About Neurology

Neurology (from Greek: νεῦρον (neûron), “string, nerve” and the suffix -logia, “study of”) is a branch of medicine dealing with disorders of the nervous system. Neurology deals with the diagnosis and treatment of all categories of conditions and disease involving the central and peripheral nervous systems (and their subdivisions, the autonomic and somatic nervous systems), including their coverings, blood vessels, and all effector tissue, such as muscle. Neurological practice relies heavily on the field of neuroscience, the scientific study of the nervous system.

 A neurologist is a physician specializing in neurology and trained to investigate, or diagnose and treat neurological disorders. Neurologists may also be involved in clinical research, clinical trials, and basic or translational research. While neurology is a nonsurgical specialty, its corresponding surgical specialty is neurosurgery.

 Significant overlap occurs between the fields of neurology and psychiatry, with the boundary between the two disciplines and the conditions they treat being somewhat nebulous.

Diagnosis and Treatment:

A neurologist is trained to diagnose and treat neurological disorders. Neurologists must first determine if a problem exists in the nervous system. The patient’s health history is reviewed followed by a neurological exam that assesses the function of cranial nerves, coordination, mental status, sensation, strength and reflexes.

 Once a diagnosis is developed, more tests may be warranted to guide treatment. Diagnosis is carried out by tests such as the computed axial tomography scan, magnetic resonance imaging, electroencephalography or electromyography.

 Neurological disorders are comprised of brain cancer, multiple sclerosis, spinal cord disorders, diseases that affect the muscles and peripheral nerves and neuromuscular junctions.

 One major clinical division of neurology is neuro-oncology, which consists of the management of patients with primary brain tumours, metastases and the neurologic complications of cancer.


- What does a Neurologist Treat?

Neurologists treat disorders of the nervous system, brain, spinal cord, nerves and muscles.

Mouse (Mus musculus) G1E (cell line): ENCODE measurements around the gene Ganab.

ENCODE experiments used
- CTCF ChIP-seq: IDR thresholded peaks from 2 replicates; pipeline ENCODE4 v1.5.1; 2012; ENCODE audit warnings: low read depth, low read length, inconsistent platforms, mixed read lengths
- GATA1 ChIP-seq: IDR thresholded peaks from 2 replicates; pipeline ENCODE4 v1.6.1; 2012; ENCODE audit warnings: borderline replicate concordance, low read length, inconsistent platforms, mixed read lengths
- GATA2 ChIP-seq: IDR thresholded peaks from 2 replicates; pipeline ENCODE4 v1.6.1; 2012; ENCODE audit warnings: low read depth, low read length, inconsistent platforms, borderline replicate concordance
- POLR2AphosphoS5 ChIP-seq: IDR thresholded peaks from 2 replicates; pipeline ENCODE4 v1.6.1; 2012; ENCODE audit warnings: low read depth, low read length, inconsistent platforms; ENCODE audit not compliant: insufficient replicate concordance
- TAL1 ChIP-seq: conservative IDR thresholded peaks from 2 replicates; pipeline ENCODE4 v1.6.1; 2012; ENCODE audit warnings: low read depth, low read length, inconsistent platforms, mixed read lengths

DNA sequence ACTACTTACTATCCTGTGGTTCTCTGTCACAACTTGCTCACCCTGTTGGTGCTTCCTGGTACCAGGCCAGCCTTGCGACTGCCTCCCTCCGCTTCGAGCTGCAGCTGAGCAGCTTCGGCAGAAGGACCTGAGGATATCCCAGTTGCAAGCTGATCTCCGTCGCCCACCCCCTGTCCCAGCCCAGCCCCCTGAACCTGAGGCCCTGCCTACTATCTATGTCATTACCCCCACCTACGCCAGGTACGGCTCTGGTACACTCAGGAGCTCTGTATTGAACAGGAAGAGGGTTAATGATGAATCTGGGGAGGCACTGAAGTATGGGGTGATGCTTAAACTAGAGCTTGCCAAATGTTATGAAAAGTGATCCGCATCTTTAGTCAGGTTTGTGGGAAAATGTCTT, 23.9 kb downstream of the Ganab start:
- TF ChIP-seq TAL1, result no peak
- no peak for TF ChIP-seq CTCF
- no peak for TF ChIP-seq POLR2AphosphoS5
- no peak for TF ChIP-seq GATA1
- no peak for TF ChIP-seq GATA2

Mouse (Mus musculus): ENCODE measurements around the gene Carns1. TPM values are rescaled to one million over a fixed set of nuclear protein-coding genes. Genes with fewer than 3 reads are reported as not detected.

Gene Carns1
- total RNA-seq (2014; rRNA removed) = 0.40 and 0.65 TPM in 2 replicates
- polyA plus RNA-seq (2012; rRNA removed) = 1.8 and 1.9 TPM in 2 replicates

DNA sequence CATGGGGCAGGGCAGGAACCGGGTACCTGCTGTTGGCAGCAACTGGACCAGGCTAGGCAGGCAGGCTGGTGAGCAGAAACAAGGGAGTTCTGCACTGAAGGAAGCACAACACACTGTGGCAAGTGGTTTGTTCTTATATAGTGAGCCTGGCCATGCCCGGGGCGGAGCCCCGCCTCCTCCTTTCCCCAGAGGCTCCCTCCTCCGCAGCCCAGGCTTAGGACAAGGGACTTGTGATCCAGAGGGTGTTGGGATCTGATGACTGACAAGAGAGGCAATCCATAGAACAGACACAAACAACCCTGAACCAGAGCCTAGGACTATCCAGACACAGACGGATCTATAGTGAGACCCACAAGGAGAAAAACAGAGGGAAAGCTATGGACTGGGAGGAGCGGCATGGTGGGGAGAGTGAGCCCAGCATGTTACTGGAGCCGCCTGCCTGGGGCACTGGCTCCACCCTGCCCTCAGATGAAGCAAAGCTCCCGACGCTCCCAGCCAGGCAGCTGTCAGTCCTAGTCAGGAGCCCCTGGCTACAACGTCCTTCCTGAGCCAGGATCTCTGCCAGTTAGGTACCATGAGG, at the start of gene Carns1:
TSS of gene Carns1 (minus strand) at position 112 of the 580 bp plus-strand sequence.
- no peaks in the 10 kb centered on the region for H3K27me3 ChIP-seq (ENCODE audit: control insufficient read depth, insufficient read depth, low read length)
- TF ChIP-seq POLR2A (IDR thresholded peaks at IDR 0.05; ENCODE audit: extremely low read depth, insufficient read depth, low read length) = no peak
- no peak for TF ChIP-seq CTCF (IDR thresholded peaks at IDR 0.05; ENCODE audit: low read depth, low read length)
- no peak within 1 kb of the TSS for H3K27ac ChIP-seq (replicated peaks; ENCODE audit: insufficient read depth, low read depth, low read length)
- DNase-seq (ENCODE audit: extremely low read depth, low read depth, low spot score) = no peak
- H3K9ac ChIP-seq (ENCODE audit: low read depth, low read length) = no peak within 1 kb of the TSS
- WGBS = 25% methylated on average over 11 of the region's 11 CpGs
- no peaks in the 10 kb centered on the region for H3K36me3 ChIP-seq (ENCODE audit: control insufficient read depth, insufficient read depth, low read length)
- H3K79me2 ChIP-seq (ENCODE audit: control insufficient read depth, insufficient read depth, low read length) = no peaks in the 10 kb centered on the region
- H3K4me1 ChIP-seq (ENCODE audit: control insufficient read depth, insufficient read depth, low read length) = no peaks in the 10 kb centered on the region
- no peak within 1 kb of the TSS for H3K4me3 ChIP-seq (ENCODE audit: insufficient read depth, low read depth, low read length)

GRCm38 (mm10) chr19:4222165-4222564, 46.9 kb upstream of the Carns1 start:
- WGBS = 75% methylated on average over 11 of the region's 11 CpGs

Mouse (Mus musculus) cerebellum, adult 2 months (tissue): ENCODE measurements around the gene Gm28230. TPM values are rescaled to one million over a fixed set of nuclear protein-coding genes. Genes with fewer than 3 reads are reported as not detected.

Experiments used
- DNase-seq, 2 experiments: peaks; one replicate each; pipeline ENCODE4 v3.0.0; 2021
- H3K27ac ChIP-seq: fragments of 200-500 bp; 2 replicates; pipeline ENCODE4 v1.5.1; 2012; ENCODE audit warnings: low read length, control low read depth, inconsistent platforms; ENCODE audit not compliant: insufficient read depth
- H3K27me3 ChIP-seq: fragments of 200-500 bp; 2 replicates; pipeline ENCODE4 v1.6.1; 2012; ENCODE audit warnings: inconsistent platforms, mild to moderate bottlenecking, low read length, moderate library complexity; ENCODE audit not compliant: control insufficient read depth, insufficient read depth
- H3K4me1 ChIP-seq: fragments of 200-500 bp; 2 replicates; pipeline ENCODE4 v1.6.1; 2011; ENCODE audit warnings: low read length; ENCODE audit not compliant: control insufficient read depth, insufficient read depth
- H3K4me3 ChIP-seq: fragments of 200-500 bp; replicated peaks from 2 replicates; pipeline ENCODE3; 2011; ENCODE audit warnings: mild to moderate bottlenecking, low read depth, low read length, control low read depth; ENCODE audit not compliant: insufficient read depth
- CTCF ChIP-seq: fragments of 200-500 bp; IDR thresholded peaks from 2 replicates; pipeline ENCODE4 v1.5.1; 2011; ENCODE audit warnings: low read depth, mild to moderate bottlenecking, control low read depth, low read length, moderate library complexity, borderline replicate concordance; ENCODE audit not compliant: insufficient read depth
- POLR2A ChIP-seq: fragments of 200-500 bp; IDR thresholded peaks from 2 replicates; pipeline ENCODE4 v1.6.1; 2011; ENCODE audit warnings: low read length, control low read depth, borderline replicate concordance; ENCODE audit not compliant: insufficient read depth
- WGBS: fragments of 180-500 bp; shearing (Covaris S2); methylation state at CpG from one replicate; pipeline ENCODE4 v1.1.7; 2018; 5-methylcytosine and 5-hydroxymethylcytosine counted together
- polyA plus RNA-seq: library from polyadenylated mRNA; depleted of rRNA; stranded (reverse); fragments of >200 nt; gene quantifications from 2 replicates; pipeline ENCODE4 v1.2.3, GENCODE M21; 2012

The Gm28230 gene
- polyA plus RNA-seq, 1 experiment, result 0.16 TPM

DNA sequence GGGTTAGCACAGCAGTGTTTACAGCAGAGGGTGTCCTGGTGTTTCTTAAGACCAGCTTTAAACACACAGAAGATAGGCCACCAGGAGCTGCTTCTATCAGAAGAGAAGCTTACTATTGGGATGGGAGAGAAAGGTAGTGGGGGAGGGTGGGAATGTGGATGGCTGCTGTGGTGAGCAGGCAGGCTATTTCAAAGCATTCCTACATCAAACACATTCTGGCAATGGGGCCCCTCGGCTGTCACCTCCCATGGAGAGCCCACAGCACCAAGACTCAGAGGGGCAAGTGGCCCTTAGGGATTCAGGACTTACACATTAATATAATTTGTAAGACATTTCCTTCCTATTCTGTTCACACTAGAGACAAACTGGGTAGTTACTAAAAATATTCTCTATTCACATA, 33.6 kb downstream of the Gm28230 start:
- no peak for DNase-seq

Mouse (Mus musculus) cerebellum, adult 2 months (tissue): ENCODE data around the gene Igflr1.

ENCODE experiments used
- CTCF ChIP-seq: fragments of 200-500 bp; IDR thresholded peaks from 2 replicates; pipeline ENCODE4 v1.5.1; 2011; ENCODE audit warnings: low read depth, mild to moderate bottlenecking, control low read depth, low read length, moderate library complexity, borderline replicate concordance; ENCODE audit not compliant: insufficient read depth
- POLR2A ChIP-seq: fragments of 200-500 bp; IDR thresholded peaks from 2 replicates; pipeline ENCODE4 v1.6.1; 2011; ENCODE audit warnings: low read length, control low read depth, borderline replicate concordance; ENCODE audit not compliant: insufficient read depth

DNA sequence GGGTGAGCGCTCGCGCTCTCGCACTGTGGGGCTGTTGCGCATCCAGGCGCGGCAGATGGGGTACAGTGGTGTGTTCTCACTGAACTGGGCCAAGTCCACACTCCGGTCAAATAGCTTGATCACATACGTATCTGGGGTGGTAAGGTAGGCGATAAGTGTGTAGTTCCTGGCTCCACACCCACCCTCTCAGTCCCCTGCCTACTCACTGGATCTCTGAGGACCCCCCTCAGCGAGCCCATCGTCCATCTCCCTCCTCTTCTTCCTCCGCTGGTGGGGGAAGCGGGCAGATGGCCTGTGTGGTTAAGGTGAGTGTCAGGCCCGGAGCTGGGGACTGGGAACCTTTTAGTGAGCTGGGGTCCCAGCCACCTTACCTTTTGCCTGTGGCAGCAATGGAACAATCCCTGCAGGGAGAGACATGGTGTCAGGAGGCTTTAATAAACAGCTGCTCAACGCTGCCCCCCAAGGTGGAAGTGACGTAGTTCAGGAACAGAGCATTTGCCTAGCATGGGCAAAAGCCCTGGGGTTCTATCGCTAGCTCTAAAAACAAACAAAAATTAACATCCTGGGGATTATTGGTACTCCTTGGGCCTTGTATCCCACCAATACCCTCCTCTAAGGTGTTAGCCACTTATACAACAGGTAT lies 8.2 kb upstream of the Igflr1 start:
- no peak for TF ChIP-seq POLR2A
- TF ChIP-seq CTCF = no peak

- What does a Neurosurgeon Treat?

A neurosurgeon also treats disorders of the nervous system, brain, spinal cord, nerves and muscles, using surgical techniques in conjunction with non-surgical practices.

- What are Neurological Disorders?

Neurological disorders are diseases of the brain, spine and nerves; there are more than 600 diseases of the nervous system, such as brain tumours, epilepsy, Alzheimer’s disease, Parkinson’s disease and stroke.

- What are Common Neurological Disorders?
  • Alzheimer’s Disease
  • Amyotrophic Lateral Sclerosis (also called ALS or Lou Gehrig’s disease)
  • Brain and Spinal Cord Injuries
  • Brain Tumours
  • Cerebrovascular Diseases
  • Epilepsy
  • Headaches and Migraines
  • Parkinson’s Disease
  • Multiple Sclerosis
  • Neuromuscular Diseases
  • Peripheral Nerve Disorders
  • Sleep Disorders
  • Spinal Disorders
  • Stroke
  • Tremors
- How do you Treat Neurological Disorders?

The treatment is different for each condition. To discover the appropriate treatment options, neurologists will perform and interpret tests of your brain and nervous system.

- What is a Neurological Examination Like?

The neurologist will review the patient health history, paying special attention to the condition that they are currently experiencing. The patient will have an examination, which typically tests the vision, strength, coordination, memory, reasoning and puzzle-solving abilities, reflexes and ability to feel physical objects, smell, odours and hear sounds. The results of the test will help the neurologist determine if the problem stems from the brain or nervous system. The patient may need further tests to confirm a diagnosis or determine which treatment is best for him/her.